(d) Nor by considering prayer as a physical force, linked in each case to its answer, as physical cause is linked to physical effect. Prayer is not a force acting directly upon nature. If it were, there would be no discretion as to its answer. It can accomplish results in nature, only as it influences God.
We educate our children in two ways: first, by training them to do for themselves what they can do and secondly, by encouraging them to seek our help in matters beyond their power. So God educates us first, by impersonal law and secondly, by personal dependence. He teaches us both to work and to ask. Notice the ?perfect unwisdom of modern scientists who place themselves under the training of impersonal law to the exclusion of that higher and better training which is under personality? (Hopkins, Sermon on Prayer-gauge, 16).
It seems more in accordance with both Scripture and reason to say that:
B. God may answer prayer, even when that answer involves changes in the sequences of nature ?
(a) By new combinations of natural forces, in regions withdrawn from our observation, so that effects are produced which these same forces left to themselves would never have accomplished. As man combines the laws of chemical attraction and of combustion, to fire the gunpowder and split the rock asunder so God may combine the laws of nature to bring about answers to prayer. In all this there may be no suspension or violation of law, but a use of law unknown to us.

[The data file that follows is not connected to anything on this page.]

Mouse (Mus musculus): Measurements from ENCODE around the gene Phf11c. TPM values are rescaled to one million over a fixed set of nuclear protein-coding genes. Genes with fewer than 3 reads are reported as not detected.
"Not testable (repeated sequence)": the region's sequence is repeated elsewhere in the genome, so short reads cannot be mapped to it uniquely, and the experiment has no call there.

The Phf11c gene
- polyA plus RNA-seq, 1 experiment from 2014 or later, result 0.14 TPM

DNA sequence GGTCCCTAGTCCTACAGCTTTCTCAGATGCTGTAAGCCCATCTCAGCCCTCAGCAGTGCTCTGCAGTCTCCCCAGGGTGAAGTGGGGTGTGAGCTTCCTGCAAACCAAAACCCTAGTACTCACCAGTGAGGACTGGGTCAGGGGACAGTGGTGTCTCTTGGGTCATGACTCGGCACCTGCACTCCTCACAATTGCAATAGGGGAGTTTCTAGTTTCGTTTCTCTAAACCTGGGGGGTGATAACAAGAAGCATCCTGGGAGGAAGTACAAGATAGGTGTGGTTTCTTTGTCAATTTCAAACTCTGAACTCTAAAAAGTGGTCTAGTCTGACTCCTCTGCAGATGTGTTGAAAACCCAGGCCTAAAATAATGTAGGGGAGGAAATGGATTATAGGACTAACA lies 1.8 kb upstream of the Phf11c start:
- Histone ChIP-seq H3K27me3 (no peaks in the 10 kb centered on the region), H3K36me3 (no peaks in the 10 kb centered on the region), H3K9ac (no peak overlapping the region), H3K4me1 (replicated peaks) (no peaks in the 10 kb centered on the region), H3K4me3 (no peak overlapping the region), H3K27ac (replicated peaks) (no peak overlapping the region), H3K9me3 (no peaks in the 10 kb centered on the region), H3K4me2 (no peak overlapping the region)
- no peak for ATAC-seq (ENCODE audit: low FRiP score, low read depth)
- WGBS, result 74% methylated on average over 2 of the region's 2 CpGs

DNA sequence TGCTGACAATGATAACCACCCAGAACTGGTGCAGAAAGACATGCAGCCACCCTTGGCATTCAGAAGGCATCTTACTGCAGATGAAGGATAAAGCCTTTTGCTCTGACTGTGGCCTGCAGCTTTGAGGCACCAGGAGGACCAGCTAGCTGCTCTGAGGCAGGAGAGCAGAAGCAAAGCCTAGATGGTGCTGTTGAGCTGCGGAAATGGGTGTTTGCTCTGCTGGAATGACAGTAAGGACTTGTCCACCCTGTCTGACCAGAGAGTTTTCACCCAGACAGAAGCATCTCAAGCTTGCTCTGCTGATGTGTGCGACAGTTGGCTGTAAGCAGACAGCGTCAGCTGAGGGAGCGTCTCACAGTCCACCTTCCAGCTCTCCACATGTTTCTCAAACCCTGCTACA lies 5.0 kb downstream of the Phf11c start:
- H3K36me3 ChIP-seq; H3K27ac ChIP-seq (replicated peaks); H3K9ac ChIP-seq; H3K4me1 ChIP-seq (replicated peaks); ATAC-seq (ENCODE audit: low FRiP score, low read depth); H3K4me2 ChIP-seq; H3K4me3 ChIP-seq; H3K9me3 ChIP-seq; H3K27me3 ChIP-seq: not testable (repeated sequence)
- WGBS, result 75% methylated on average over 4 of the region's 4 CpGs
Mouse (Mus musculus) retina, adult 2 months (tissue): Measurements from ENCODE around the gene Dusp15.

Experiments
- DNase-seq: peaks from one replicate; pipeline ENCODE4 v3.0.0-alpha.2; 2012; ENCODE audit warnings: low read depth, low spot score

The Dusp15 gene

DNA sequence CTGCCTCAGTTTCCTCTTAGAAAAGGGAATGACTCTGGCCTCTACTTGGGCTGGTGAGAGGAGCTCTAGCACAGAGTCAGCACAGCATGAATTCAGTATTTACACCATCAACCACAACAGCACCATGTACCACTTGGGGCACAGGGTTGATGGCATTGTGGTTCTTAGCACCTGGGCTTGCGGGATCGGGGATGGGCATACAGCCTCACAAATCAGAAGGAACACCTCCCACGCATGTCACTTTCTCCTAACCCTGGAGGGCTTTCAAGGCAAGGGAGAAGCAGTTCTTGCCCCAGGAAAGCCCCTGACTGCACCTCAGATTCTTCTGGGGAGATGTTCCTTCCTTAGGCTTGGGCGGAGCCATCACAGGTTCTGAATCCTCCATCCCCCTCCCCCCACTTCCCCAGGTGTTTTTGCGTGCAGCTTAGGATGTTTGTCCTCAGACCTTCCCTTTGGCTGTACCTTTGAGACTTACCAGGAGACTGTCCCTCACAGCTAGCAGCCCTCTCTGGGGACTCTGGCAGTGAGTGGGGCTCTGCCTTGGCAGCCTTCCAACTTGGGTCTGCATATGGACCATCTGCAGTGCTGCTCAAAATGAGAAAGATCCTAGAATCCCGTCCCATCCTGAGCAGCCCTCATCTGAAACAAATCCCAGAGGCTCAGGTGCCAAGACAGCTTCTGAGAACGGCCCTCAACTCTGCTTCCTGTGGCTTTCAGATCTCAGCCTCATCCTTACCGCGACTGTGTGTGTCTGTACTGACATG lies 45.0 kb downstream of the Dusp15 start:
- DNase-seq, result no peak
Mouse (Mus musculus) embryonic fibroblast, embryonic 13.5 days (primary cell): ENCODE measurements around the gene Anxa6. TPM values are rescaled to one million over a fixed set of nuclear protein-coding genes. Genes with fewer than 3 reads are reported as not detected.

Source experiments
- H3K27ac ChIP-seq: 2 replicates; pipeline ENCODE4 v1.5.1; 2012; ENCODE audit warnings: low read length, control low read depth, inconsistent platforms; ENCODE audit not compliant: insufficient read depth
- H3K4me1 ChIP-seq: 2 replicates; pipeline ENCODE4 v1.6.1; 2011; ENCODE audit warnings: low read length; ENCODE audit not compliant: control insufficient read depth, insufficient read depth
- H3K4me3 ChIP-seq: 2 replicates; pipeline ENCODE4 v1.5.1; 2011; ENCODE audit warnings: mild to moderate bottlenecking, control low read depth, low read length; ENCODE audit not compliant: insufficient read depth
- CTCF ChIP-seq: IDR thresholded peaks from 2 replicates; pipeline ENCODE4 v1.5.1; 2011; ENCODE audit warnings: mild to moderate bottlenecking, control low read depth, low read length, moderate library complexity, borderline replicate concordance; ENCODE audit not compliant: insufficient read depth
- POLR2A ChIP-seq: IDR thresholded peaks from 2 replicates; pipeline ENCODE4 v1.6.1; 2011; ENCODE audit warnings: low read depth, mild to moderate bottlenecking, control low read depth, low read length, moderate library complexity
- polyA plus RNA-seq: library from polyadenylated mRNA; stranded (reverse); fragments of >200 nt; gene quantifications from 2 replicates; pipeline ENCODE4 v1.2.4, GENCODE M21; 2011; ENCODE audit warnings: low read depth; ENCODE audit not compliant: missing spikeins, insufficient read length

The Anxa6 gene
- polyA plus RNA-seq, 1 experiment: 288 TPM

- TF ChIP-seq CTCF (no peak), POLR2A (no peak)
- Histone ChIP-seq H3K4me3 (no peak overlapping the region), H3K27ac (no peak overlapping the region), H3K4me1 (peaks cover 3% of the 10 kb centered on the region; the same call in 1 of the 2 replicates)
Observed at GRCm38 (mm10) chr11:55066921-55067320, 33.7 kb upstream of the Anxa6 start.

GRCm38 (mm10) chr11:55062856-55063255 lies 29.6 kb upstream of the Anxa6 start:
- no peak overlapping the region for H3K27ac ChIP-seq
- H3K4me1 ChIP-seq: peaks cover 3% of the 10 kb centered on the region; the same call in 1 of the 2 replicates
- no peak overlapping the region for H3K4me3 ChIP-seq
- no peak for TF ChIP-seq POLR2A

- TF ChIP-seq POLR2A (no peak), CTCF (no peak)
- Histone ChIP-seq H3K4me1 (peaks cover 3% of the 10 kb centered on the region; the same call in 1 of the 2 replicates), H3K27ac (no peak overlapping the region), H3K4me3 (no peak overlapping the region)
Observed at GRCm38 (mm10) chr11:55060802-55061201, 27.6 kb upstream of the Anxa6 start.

Hopkins, Sermon on the Prayer-gauge: ?Nature is uniform in her processes but not in her results. Do you say that water cannot run uphill? Yes, it can and does. Whenever man constructs a milldam the water runs up the environing hills till it reaches the top of the milldam. Man can make a spark of electricity do his bidding; why cannot God use a bolt of electricity? Laws are not our masters, but our servants. They to our bidding all the better because they are uniform. And our servants are not God?s master?s.? Kendall Brooks: ?The master of a musical instrument can vary without limit the combination of sounds and the melodies which these combinations can produce. The laws of the instrument are not changed but in their unchanging steadfastness produce an infinite variety of tunes. It is necessary that they should be unchanging in order to secure a desired result. So nature, which exercises the infinite skill of the divine Master, is governed by unvarying laws but he, by these laws, produces an infinite variety of results.?
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